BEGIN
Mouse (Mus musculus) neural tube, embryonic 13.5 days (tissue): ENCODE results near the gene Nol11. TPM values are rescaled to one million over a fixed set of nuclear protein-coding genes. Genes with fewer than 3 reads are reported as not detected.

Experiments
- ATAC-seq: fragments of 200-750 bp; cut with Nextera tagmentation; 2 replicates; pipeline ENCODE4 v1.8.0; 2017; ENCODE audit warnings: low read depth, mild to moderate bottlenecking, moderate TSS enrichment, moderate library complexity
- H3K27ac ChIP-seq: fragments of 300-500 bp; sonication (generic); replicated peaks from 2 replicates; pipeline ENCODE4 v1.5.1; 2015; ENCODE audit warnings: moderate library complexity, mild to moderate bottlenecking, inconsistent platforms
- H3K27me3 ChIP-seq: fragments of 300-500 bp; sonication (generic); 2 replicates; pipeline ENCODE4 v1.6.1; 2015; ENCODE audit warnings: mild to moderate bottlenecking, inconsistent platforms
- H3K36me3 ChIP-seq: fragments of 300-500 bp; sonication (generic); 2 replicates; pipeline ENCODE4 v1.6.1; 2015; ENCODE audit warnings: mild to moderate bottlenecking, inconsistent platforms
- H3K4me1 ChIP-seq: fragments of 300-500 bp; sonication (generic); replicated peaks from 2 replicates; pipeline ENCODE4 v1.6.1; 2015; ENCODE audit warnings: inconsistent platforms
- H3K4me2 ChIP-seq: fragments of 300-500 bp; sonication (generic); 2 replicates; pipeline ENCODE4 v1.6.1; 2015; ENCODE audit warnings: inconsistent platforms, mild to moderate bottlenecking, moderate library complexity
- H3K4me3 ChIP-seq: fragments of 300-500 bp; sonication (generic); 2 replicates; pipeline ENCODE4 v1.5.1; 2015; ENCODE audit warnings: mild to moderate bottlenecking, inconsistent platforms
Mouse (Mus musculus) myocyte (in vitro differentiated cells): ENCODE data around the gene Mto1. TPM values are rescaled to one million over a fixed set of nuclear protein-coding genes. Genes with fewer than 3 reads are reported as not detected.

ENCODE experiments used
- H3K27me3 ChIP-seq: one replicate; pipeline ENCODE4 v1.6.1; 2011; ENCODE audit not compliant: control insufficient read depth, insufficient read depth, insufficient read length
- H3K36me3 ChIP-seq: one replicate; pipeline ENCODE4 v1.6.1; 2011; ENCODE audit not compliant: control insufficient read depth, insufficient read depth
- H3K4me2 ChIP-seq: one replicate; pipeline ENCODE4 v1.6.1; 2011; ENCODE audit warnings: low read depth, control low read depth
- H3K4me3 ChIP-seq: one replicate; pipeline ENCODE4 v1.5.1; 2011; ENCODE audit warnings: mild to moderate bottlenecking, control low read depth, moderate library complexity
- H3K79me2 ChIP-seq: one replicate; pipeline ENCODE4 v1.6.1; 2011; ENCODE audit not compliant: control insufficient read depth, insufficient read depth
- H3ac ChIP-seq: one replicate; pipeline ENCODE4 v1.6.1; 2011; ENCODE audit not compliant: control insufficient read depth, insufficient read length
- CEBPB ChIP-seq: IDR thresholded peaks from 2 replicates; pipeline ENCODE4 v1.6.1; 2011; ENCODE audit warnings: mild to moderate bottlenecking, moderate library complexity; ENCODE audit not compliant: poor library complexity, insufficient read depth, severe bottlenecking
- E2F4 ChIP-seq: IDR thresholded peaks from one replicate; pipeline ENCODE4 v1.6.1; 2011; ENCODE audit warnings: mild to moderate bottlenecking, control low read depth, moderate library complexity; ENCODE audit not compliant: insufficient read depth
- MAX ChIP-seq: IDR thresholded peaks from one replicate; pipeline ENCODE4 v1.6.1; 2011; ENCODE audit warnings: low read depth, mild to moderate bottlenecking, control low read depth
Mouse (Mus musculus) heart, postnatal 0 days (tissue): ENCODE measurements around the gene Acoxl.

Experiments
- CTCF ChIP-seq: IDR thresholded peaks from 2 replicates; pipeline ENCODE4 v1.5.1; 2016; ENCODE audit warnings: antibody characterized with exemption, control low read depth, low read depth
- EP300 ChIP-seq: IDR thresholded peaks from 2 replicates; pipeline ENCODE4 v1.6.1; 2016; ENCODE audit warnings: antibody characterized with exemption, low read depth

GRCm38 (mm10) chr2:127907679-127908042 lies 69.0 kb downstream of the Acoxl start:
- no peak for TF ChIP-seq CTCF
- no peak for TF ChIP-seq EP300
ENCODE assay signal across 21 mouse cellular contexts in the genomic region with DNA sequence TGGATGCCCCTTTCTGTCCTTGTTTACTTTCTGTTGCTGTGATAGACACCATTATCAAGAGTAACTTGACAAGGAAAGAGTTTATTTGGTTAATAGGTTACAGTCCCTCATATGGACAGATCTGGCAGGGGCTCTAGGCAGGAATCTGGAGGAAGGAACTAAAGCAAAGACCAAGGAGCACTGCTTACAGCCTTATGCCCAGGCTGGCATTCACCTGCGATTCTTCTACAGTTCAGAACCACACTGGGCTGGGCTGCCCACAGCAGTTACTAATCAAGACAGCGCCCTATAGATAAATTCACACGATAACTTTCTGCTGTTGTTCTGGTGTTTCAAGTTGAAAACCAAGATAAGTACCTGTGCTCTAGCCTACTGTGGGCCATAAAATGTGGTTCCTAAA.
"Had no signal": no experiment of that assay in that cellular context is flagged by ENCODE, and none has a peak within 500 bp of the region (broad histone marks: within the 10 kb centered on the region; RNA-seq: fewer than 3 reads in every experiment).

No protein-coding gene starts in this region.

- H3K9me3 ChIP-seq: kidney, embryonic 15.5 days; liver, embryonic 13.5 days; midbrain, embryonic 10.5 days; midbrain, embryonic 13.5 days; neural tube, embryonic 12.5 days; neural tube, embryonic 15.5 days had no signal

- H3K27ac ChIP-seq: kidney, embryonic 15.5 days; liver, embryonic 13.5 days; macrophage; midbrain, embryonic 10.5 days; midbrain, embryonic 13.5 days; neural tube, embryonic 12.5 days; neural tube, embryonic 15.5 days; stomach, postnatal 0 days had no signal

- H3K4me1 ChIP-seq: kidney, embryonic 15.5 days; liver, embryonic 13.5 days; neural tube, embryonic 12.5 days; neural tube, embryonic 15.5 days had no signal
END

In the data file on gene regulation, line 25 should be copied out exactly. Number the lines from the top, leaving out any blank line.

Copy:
GRCm38 (mm10) chr2:127907679-127908042 lies 69.0 kb downstream of the Acoxl start: